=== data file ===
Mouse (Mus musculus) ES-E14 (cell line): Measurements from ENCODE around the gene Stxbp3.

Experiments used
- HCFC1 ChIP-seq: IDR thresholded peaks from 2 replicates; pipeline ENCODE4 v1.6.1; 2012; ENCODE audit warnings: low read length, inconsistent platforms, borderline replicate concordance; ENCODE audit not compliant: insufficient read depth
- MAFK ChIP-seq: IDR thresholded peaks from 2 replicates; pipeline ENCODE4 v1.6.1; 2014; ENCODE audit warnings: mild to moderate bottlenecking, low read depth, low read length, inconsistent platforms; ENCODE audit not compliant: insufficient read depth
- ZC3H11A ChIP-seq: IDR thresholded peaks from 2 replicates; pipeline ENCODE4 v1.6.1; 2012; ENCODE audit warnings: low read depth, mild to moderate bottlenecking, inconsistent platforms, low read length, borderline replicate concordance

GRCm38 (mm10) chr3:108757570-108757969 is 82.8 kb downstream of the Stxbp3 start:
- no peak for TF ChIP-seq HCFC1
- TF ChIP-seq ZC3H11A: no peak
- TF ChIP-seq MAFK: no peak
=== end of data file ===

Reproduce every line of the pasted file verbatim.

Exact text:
Mouse (Mus musculus) ES-E14 (cell line): Measurements from ENCODE around the gene Stxbp3.

Experiments used
- HCFC1 ChIP-seq: IDR thresholded peaks from 2 replicates; pipeline ENCODE4 v1.6.1; 2012; ENCODE audit warnings: low read length, inconsistent platforms, borderline replicate concordance; ENCODE audit not compliant: insufficient read depth
- MAFK ChIP-seq: IDR thresholded peaks from 2 replicates; pipeline ENCODE4 v1.6.1; 2014; ENCODE audit warnings: mild to moderate bottlenecking, low read depth, low read length, inconsistent platforms; ENCODE audit not compliant: insufficient read depth
- ZC3H11A ChIP-seq: IDR thresholded peaks from 2 replicates; pipeline ENCODE4 v1.6.1; 2012; ENCODE audit warnings: low read depth, mild to moderate bottlenecking, inconsistent platforms, low read length, borderline replicate concordance

GRCm38 (mm10) chr3:108757570-108757969 is 82.8 kb downstream of the Stxbp3 start:
- no peak for TF ChIP-seq HCFC1
- TF ChIP-seq ZC3H11A: no peak
- TF ChIP-seq MAFK: no peak